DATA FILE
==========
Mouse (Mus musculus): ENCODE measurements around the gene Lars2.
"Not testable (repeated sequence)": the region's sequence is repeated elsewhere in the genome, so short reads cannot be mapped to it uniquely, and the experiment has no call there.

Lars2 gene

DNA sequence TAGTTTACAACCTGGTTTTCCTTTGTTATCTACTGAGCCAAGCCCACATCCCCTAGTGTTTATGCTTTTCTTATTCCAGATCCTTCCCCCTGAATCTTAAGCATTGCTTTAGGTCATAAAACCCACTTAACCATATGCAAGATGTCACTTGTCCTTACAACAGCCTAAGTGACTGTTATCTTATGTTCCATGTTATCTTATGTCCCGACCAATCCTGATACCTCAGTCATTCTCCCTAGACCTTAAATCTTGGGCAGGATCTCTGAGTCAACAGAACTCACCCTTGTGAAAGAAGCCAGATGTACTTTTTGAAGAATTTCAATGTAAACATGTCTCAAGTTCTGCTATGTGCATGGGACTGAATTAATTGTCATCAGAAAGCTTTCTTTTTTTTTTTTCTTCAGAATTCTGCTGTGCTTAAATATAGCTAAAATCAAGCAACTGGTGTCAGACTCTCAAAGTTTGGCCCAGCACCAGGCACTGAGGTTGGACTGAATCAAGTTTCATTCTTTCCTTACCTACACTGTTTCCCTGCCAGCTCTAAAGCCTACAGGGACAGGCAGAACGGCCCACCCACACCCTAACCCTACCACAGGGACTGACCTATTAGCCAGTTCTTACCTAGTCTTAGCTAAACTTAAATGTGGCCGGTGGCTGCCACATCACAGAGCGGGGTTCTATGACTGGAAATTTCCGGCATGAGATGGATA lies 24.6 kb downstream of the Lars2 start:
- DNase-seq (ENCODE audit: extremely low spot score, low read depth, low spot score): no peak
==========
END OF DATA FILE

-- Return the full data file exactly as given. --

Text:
Mouse (Mus musculus): ENCODE measurements around the gene Lars2.
"Not testable (repeated sequence)": the region's sequence is repeated elsewhere in the genome, so short reads cannot be mapped to it uniquely, and the experiment has no call there.

Lars2 gene

DNA sequence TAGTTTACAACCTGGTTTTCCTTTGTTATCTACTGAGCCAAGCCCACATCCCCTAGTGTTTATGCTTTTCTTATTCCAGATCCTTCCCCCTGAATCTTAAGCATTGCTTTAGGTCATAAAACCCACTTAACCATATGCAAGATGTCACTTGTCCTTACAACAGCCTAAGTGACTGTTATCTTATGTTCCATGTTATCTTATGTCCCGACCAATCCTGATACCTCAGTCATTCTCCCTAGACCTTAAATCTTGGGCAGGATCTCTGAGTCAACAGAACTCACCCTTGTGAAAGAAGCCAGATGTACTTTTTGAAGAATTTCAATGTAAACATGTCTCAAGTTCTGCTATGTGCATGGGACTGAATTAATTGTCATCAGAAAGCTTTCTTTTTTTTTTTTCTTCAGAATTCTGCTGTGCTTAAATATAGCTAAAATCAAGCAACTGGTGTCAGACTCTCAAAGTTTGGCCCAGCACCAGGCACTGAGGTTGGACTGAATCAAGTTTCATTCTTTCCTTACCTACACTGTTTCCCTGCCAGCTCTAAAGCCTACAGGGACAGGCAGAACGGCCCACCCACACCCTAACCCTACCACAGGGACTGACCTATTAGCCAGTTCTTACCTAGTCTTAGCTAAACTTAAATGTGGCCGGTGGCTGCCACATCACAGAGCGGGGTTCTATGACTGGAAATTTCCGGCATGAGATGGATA lies 24.6 kb downstream of the Lars2 start:
- DNase-seq (ENCODE audit: extremely low spot score, low read depth, low spot score): no peak